Anti-Reflective Coatings - These coating reduce glare caused by internal reflections within a medium. Eyeglass lenses without these coatings only transmit 82-92% of the light (depending on the lens material) through to the eye (In other words, you're only getting about 85-90% of the doctors prescription through uncoated lenses. With AR, transmission increases to 99-99.5% of the light coming through to the eyes. The ability to see and differentiate colors and details increase significantly.

    AR coatings (like those on good camera and binocular lenses) will usually have a slightly blue or green hue to their reflection. If you see this, than that's what they used. If not they may have a polarized filter.

    Try rotating the screen protector 90 degrees as polarizers have a distinct axis through a lens.

    Side note: LCD screens have polarizers in them and it used to be you couldn't read the instrument panels in some cars with polarized lenses. They now rotate the film 45 degrees on newer lcd's and have fixed that problem. If you take a polarized lens and look through it at another polarized lens and rotate one of them, they will black out at 90 degrees since thay are now blocking light in both the vertical and horizontal meridians.

    Sorry if I ramble on, but I teach this stuff for a living!

    All that said, they could be trying some other method involving Keebler Elves or something like that!
  10.    #10  
    Quote Originally Posted by grndslm
    You don't clean the [i]screen protector[/a]; it's sealed. You clean the screen because it's got dust particles, hairs, etc.
    I meant what I said. The last two screen protectors I received from Boxwave had adhesive residue from the sticker affixed to the backing (telling you to take it off) that required cleaning of the protector prior to installation.

    Yes, it's sealed, but the adhesive nature of the sticker in place caused me to have to clean it (multiple times) before installation.
  11.    #11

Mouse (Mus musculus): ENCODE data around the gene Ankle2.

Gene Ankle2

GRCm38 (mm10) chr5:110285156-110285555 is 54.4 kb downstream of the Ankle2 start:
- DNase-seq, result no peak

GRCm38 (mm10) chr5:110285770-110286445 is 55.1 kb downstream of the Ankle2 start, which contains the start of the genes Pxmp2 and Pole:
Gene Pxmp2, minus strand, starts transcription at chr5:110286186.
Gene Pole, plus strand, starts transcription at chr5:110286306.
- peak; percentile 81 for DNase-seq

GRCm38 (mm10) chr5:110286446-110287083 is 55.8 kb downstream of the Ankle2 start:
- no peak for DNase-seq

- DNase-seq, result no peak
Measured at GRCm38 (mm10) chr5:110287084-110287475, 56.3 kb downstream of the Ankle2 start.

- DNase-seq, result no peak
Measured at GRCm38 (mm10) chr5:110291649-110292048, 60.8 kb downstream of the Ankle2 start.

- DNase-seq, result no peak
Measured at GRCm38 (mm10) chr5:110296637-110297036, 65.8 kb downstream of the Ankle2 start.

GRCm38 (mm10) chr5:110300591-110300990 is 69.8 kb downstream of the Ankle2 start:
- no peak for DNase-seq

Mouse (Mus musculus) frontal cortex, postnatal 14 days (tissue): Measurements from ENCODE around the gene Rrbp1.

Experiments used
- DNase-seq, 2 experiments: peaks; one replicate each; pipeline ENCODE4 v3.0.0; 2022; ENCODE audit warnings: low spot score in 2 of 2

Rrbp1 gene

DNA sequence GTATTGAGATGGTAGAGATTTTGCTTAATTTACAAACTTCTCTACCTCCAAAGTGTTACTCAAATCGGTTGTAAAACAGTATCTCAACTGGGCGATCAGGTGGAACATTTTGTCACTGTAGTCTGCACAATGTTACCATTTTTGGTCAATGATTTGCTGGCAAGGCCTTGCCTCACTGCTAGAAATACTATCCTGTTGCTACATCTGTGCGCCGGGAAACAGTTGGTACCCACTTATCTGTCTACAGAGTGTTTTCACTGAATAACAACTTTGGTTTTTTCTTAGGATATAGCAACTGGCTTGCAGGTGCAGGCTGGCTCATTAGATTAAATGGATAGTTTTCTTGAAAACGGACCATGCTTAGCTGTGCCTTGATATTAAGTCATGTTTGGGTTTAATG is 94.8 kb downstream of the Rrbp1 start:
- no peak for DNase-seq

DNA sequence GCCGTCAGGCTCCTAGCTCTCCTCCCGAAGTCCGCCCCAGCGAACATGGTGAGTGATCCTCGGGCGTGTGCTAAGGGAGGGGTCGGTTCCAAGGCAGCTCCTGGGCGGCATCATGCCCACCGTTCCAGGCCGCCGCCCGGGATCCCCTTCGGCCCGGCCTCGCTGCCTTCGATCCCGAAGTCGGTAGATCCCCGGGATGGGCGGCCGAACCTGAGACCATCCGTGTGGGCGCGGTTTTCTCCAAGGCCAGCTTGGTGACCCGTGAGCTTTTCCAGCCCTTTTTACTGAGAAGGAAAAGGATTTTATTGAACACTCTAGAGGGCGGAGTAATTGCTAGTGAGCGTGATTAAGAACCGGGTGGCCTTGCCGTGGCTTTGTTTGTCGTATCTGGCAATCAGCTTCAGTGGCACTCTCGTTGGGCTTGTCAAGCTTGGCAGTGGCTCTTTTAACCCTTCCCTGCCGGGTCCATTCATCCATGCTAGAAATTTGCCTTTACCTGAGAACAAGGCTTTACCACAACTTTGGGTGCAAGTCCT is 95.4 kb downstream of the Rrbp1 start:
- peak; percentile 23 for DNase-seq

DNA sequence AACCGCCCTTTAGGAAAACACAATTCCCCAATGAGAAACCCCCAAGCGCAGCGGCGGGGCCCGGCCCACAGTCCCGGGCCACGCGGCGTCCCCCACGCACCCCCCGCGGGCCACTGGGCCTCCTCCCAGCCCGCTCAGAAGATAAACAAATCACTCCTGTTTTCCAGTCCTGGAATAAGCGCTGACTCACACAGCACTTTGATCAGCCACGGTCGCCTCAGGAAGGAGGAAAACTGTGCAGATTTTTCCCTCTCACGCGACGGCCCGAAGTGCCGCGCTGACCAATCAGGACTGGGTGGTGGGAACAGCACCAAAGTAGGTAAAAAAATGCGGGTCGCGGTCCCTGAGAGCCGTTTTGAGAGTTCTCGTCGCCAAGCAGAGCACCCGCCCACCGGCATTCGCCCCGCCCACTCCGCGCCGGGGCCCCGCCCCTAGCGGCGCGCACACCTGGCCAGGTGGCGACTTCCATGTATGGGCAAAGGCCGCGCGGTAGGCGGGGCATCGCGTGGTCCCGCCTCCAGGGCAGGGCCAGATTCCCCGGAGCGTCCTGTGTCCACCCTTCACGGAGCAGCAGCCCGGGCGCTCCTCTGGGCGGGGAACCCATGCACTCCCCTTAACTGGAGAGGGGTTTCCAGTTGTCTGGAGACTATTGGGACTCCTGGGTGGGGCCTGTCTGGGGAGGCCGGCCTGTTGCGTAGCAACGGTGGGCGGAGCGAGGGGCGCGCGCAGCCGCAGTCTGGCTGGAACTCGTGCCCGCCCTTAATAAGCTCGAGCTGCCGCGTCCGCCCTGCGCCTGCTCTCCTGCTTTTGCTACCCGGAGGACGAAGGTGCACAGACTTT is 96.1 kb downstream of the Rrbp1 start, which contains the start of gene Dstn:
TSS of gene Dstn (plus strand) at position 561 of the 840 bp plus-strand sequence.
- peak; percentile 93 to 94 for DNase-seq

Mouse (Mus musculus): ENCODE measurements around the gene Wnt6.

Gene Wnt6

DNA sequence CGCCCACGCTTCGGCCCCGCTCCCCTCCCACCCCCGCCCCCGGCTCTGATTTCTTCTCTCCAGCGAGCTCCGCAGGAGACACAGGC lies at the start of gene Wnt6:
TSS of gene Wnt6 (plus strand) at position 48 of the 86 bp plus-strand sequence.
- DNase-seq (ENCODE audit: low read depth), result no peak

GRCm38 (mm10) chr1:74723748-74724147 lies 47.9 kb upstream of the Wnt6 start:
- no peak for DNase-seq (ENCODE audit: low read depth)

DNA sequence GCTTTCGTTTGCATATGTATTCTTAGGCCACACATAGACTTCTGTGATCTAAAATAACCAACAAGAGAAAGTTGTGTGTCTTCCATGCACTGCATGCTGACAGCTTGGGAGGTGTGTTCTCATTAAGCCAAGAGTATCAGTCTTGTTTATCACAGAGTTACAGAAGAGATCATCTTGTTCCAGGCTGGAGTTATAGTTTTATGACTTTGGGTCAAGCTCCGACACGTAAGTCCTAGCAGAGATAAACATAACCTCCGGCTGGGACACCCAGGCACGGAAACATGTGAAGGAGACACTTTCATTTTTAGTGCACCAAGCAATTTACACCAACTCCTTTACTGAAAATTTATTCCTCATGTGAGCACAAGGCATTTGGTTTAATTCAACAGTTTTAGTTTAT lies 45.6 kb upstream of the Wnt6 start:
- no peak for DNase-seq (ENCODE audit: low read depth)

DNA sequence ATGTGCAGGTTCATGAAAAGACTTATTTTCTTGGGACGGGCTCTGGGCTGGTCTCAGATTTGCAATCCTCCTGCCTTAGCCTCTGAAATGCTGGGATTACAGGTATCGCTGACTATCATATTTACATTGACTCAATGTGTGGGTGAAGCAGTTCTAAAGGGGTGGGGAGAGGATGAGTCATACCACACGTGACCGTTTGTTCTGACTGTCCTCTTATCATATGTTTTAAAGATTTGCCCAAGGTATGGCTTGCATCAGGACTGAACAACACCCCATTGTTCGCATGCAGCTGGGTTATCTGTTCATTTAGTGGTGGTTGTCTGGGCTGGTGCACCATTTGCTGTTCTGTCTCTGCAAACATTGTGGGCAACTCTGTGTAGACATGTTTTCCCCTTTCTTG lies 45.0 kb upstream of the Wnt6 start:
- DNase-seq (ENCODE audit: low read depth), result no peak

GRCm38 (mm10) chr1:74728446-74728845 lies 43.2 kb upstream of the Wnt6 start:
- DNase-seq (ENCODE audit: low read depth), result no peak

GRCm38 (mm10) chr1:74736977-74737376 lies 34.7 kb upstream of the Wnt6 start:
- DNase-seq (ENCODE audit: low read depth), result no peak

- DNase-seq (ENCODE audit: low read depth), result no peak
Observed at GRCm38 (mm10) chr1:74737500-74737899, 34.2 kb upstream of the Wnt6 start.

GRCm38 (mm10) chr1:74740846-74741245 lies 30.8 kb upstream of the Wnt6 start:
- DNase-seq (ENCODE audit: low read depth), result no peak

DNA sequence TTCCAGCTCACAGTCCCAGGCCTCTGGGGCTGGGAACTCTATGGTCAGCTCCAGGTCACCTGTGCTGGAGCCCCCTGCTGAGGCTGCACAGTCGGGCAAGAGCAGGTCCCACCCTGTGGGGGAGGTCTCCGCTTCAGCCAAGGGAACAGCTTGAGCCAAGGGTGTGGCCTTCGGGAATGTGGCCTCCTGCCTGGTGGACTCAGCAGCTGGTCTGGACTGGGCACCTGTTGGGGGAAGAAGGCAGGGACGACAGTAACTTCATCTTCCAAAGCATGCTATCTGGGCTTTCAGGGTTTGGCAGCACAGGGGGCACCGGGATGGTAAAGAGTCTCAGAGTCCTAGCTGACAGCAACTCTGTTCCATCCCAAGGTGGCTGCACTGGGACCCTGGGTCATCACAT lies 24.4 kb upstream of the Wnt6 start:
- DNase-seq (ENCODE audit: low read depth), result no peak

Quote Originally Posted by Eyedeas
    Try rotating the screen protector 90 degrees as polarizers have a distinct axis through a lens.
    I did that, and the pattern went to an approximately 30-degree horizontal upwards to the right, to a more vertical patter, leading me to believe it was the actual screen protector and not any polarizing/moire effect.
  12.    #12  
    Here's an image of the screen (photo, not screen capture) immediately after installation. The lines aren't as visible here as they are to the naked eye, but you can still see them.

    http://home.earthlink.net/~paul.r/images/screen.jpg

    Has anyone else seen this?

    (the off-color "dots" are bubbles that have since been smoothed out)
  13. #13  
    I just put mine on and seems nice. Two questions. If I need to pull it off, what's the best way (sticky tape?)? Also, it seems to almost but not quite fit the entire screen. I assume that's normal? It is/was very tough to get out the air bubbles. Did I do something wrong?
    Well, it isn't perfect and it makes me crazy, but I still do love my Treo!
    Sprint Treo 650 CDMA
  14.    #14  
    Yes, tape is the best way to remove them. You must press firmly if the proctector is stuck well.

    It's normal to not completely fill the screen.

    If you washed the protector or used some sort of liquid to clean the screen, they may be water trapped between the two surfaces. If so, they'll evaporate pretty quickly. I never had an issue with air bubbles, but if they persist, you may try to lift it and start with one side and press down as you lay it down and force the air out one side.